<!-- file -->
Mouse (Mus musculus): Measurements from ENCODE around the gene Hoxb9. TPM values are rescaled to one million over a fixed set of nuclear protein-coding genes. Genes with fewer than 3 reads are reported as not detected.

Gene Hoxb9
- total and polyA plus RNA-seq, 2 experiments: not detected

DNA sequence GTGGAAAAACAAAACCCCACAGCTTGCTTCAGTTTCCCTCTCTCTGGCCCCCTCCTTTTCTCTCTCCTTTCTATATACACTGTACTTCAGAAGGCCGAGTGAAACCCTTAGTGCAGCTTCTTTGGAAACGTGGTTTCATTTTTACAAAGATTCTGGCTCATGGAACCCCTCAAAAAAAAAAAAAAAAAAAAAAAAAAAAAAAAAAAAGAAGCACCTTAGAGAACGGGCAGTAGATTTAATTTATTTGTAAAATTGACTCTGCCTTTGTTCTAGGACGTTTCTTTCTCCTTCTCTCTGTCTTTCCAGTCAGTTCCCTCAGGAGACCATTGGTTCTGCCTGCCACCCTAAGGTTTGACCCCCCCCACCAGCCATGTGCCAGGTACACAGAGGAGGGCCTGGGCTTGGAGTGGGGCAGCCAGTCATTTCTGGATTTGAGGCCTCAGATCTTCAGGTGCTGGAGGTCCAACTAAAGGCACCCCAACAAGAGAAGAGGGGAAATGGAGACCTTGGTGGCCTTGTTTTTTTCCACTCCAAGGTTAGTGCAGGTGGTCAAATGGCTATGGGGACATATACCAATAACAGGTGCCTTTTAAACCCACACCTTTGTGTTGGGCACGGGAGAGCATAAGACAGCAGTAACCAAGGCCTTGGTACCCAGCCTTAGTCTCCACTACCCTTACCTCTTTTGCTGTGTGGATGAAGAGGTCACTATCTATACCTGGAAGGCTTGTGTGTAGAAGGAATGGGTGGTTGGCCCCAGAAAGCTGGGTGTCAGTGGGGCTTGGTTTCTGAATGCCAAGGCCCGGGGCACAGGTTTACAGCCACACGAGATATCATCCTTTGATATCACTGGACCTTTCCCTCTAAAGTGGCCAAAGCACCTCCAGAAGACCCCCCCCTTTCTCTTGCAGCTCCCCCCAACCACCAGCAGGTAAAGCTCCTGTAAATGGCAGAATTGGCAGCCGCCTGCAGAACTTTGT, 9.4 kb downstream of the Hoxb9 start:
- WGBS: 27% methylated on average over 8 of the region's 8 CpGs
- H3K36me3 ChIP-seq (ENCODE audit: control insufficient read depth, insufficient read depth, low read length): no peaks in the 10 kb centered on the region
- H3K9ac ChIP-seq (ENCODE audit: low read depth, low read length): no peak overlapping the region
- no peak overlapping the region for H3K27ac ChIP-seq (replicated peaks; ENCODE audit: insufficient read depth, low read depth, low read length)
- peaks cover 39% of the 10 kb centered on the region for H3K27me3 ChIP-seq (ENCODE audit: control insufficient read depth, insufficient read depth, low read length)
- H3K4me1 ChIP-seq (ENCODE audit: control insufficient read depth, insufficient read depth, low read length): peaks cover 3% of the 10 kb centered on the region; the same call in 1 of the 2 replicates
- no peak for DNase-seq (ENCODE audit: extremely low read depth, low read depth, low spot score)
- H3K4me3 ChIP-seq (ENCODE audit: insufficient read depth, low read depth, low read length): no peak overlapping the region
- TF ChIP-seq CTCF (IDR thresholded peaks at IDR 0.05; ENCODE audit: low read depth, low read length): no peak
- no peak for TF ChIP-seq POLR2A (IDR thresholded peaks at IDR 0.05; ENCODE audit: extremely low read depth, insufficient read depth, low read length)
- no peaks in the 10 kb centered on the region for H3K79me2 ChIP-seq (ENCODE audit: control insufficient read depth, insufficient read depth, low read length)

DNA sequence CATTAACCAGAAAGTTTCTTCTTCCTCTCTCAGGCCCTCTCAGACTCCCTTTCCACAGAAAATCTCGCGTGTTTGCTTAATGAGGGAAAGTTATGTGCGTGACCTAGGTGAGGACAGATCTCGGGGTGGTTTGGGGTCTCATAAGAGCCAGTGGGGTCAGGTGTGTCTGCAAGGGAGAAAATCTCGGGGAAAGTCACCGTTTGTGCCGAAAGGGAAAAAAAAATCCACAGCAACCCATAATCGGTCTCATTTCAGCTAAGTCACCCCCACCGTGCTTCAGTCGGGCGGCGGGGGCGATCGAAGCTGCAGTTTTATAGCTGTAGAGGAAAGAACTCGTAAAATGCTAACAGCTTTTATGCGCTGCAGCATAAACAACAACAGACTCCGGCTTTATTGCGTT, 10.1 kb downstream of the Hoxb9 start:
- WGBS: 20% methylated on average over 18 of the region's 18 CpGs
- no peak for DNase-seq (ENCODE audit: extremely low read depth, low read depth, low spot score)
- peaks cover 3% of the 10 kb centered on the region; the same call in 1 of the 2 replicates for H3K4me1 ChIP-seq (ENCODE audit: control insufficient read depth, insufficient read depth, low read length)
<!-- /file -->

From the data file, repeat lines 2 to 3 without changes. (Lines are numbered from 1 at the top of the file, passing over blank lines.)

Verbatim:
Gene Hoxb9
- total and polyA plus RNA-seq, 2 experiments: not detected